Aetna Life Insurance Company v. Lavoie

PETITIONER: Aetna Life Insurance Company
RESPONDENT: Lavoie
LOCATION: Livonia Police Station

DOCKET NO.: 84-1601
DECIDED BY: Burger Court (1981-1986)
LOWER COURT: Supreme Court of Alabama

CITATION: 475 US 813 (1986)
ARGUED: Dec 04, 1985
DECIDED: Apr 22, 1986

ADVOCATES:
Jack N. Goodman - on behalf of the Appellees
Theodore B. Olson - on behalf of the Appellant

Facts of the case

Question

Media for Aetna Life Insurance Company v. Lavoie

Audio Transcription for Oral Argument - December 04, 1985 in Aetna Life Insurance Company v. Lavoie

Are you relying significantly on the disqualification aspect?

Jack N. Goodman:

--Chief Justice Burger, the Court applied the principle it had established in the Chavers case and thereafter which indicated that a bad faith denial of claims by an insurance company will give rise to a tort action which may result in punitive damages.

Theodore B. Olson:

With respect to--

Jack N. Goodman:

The two issues this Aetna has argued were... in which Alabama law were changed were a statement in earlier cases that as a general matter, a partial payment of an insurance claim would preclude a finding of bad faith, and second, that in order for bad faith to be shown, the plaintiff must establish that on the contract claim he would be entitled to a directed verdict.

Of Justice Embry?

Jack N. Goodman:

And in both of... and in both of those instances, the Court previously had not established an absolute rule but merely a general presumption, rebuttable on showing of specific facts, and that characterization of the previous cases is not one only of the majority opinion, but was the unanimous holding of the Court here for both dissents agreed with the majority opinion on both those issues which were the two ones which Aetna has argued would have benefitted Justice Embry in his case.

Theodore B. Olson:

--Before this Court, we certainly are.

Now, in criminal cases I suppose you would agree in Alabama, judges must instruct particularly on a capital case on the factors which must be taken into account, that this Court has laid down, is that not true?

Well, you haven't, you haven't gone into that yet.

Jack N. Goodman:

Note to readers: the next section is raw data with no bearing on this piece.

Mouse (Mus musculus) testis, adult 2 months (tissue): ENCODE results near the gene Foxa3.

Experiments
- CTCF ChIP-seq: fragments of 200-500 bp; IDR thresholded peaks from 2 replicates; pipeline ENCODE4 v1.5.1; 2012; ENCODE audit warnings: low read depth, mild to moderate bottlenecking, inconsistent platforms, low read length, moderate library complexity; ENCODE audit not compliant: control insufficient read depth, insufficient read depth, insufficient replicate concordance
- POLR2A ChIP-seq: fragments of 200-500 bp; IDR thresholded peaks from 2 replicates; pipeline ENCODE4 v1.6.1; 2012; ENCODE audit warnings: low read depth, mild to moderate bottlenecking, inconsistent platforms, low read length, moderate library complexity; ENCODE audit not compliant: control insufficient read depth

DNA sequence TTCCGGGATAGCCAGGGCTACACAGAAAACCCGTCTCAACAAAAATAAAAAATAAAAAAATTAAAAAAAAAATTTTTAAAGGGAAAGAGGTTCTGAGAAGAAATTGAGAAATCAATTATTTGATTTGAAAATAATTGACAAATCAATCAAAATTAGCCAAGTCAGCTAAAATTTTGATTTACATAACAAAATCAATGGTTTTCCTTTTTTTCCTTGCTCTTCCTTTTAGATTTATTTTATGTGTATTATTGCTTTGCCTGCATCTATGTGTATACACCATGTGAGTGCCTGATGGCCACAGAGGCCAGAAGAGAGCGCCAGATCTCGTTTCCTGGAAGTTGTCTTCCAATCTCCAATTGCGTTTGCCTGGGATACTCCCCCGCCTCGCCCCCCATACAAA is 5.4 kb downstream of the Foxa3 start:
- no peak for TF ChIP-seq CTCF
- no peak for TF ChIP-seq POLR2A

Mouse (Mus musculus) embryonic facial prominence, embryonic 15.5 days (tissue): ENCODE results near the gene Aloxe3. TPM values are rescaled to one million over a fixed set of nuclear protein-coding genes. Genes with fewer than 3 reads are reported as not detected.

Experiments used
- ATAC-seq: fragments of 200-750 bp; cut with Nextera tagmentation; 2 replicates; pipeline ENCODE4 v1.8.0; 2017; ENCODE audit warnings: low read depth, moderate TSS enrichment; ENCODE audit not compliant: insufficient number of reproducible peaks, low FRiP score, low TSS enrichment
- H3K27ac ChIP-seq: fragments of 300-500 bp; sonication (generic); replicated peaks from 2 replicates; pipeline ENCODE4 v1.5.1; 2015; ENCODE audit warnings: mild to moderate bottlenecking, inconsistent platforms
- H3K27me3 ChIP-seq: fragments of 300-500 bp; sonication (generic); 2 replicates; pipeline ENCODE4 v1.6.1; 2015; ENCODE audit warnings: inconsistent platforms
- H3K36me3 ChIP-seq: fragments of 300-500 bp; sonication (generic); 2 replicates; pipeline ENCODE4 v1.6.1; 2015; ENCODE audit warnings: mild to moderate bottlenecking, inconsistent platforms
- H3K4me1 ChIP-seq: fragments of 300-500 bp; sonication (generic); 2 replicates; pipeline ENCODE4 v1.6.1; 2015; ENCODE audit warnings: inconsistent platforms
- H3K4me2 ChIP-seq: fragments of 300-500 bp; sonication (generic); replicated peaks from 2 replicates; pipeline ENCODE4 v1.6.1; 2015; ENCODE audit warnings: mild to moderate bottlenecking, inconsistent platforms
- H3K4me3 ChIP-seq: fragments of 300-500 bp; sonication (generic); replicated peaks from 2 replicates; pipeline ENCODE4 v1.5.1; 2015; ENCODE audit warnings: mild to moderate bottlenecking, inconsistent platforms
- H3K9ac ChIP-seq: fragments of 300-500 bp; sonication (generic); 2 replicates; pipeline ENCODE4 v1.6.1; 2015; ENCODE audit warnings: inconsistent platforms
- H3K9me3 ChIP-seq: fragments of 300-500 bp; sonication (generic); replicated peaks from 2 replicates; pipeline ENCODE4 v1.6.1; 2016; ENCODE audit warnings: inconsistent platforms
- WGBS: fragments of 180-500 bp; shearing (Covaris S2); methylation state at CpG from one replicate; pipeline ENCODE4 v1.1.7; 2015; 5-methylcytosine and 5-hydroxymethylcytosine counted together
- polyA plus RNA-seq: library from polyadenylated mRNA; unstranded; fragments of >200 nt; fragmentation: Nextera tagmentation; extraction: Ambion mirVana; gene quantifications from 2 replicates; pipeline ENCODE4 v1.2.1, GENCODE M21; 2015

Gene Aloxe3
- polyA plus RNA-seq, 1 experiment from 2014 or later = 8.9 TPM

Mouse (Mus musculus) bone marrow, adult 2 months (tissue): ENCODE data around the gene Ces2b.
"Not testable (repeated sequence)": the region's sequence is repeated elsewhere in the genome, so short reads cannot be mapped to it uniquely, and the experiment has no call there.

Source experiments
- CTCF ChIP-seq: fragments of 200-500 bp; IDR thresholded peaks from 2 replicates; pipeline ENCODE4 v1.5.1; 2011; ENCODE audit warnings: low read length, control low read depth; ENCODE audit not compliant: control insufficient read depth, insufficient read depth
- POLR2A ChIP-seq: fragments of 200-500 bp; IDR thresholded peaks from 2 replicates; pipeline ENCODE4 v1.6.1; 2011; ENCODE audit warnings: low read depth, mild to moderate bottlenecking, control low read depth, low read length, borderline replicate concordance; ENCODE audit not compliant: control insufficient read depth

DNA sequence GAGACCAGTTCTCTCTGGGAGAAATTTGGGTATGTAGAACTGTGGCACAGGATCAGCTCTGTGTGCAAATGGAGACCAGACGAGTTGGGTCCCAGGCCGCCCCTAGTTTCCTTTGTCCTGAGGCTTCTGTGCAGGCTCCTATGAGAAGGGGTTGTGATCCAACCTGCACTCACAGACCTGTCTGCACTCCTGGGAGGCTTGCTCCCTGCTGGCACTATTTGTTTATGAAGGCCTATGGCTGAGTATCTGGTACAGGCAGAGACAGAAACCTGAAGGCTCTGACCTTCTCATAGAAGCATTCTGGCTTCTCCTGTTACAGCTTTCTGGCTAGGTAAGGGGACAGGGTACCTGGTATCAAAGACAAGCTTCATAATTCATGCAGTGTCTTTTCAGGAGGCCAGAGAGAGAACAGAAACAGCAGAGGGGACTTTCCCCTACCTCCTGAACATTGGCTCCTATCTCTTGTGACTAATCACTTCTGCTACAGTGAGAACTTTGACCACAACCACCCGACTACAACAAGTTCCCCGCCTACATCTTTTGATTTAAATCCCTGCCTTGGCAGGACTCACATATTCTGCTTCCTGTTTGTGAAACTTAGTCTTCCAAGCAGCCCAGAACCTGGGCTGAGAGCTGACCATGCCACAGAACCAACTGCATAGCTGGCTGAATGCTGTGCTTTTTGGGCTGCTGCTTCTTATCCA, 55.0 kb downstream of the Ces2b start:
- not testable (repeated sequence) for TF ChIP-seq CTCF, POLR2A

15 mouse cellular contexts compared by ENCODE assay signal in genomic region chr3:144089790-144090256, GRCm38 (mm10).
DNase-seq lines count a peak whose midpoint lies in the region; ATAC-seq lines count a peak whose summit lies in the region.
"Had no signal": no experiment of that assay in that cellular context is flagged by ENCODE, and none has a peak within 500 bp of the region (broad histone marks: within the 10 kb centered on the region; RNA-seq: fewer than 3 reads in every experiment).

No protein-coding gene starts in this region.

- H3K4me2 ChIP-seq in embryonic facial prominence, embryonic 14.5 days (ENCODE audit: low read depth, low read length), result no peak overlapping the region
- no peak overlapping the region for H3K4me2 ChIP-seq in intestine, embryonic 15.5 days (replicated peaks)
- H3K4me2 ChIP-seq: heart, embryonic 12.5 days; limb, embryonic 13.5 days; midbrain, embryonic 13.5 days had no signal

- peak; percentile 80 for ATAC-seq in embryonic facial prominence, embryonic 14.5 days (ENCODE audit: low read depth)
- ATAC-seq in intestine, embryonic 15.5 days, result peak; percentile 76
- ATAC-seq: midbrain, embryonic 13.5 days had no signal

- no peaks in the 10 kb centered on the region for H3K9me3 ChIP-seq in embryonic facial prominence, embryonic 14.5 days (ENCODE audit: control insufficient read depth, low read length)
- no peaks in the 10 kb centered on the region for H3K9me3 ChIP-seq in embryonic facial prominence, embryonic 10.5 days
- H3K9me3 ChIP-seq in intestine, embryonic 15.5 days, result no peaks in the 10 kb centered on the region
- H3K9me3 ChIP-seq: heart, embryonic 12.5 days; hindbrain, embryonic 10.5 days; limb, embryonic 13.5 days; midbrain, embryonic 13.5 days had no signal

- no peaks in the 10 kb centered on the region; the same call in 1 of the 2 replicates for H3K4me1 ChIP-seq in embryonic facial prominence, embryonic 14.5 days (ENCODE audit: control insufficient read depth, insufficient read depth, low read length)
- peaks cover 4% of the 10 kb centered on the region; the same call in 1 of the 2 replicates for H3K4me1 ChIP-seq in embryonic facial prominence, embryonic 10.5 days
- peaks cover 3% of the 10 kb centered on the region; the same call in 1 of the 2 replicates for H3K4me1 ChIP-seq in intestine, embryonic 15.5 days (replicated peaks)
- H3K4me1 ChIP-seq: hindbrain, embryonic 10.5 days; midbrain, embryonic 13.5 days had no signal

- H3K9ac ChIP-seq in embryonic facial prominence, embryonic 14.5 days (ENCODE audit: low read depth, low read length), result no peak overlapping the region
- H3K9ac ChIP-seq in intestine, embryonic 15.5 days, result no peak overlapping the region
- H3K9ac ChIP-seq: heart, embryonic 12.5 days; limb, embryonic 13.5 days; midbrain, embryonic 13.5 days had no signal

Yes.

Theodore B. Olson:

I haven't addressed that.

Was there any limiting principle given by way of instruction here?

Theodore B. Olson:

I would like to address the question of the application of the Eighth Amendment to punitive damages, but I certainly--

Jack N. Goodman:

In the Court's opinion or in the trial--

Now, also tell us how we reach that sort of a question in a state court.

In the trial court.

Theodore B. Olson:

--The Eighth Amendment question, Mr. Chief Justice,--

Jack N. Goodman:

--In the trial court.

Well--

Jack N. Goodman:

As far as the punitive damages, they were charged, in addition to the matters in which Mr. Olson described, they were also charged with respect to the Gulf Life standard, which indicated that they should take into consideration the economic dislocation and the mental anguish which the Lavoies had suffered.

Theodore B. Olson:

--or the application of the disqualification?

Jack N. Goodman:

There was substantial evidence in the record that the Lavoies had been pursued rather mercilessly by the hospital in order to make this payment and were unable to do so.

--Judge Embry's participation.

Jack N. Goodman:

Finally, with respect to Justice Embry, his voting record in other bad faith cases shows that he was not acting out of his own interest for in the vast majority of cases that he sat on during the time when his suit was being prosecuted, he voted in favor of the insurer, including three times on the identical directed verdict standard which the Appellant argues he had set out to change.

This is... if this were a federal district judge or a Court of Appeals judge, we would have quite a different question, wouldn't we?

Jack N. Goodman:

And so there is little reason to believe on this very scanty record that he had any interest and he was doing anything improper.

Theodore B. Olson:

Yes, except that I think that under the circumstances here, the Court has the same power that it might have in the federal courts.

Jack N. Goodman:

But where, but to the contrary, where Blue Cross was a party before him, i.e., the party against whom he was suing, he very carefully recused himself, and that occurred only two weeks after the decision in the case at bar.

Theodore B. Olson:

We think that--

In any of the three cases in which he voted against the insurance company, would his vote have made a difference?